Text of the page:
Riverside Mountains Wilderness
Location: Riverside County; 10 miles north of Blythe, California (Note: Boundary set backs from roads or trails are 30 to 300 feet)
Area Description: 24,004 acres. The Colorado River parallels this wilderness on its eastern edge. The landscape varies from gently sloping bajadas to steep, rugged interiors. Washes emerging from canyons divide the bajadas below. Numerous peaks in the Riverside Mountains give this small range a rough, craggy appearance. The foxtail cactus and California barrel cactus, two sensitive plant species, decorate this wilderness. A small herd of burro deer live among the Riverside range.
Getting There: State Highway 95 provides access to the wilderness from the east, which is only accessible by four-wheel drive vehicles.
Nonfederal Lands: Private lands may lie within the wilderness area. Please respect the owner and do not use these lands without permission.
Additional Information: Signs indicating "Wilderness" and "Closed Road" or "Closed Route" are placed at various intervals. Vehicles can be parked outside the wilderness boundary; however, the boundary is set back 30 feet from unmaintained dirt roads and 300 feet on paved roads.
Mechanized or motorized vehicles are NOT PERMITTED in a wilderness
Hunting, fishing, and non-commercial trapping are allowed under state and local laws.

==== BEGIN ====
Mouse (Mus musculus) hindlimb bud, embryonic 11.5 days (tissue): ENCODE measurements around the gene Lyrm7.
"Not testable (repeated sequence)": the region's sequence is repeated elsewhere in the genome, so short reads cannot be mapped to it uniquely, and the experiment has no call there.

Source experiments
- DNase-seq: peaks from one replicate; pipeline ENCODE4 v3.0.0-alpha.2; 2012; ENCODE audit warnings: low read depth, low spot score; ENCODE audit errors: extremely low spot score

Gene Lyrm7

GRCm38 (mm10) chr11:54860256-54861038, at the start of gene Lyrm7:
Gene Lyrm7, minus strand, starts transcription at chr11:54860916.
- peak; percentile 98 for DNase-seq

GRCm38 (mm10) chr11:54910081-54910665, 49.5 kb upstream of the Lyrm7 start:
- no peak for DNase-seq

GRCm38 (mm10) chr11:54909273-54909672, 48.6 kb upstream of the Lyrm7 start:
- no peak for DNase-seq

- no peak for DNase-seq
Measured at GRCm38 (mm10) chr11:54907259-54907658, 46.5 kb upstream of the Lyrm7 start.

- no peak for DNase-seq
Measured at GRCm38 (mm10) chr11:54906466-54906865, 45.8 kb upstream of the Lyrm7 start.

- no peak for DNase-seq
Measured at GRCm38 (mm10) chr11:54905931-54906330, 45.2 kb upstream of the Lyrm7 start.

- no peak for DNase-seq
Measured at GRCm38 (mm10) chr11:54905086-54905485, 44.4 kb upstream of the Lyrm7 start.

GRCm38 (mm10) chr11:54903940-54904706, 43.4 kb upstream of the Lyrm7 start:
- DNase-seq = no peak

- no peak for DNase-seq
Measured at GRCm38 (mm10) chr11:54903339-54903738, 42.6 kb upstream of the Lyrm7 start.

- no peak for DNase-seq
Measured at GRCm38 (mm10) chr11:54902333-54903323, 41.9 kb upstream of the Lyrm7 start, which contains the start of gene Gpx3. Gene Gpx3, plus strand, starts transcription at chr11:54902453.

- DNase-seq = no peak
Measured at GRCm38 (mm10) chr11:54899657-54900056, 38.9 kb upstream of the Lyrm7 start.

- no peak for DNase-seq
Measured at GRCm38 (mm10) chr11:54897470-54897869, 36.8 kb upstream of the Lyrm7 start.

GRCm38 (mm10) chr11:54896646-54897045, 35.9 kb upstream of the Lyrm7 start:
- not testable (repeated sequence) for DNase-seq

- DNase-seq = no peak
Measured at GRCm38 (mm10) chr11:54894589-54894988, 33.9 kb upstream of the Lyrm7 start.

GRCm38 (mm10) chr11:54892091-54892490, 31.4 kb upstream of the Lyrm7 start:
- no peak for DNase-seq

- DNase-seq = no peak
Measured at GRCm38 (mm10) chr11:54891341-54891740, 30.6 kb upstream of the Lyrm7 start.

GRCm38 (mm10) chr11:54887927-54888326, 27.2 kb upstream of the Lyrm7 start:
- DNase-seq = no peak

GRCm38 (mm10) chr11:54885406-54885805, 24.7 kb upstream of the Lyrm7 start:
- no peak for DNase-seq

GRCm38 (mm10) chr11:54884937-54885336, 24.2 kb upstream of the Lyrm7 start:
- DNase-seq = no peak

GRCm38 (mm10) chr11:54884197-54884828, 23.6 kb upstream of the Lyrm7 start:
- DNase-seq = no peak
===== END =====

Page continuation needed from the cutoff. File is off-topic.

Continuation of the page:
Pet are allowed, but please keep your pets under control at all times.
Horses are permitted, however you may be required to carry feed.
Removal, disturbance, or attempting to remove archaelogical materials is a felony. Selling, receiving, purchasing, transporting, exchanging or offering to do so is prohibited by law.
CAMPING: Camping is permitted, limited to 14 days. After 14 days, campers must relocate at least 25 miles from previous site.
Help BLM preserve California's fragile deserts. Please park your vehicle or set up camp in previously disturbed sites.
Gathering wood for campfires, when permitted, is limited to dead and down materials. Do not cut live vegetation.
The BLM encourages all desert recreationists and travelers exploring public lands, not only within southern California but through the west, to use propylene glycol based antifreeze/coolant in their touring and recreation vehicles. Proven safer, it will have minimal impacts on the wildlife and the environment should a leak occur.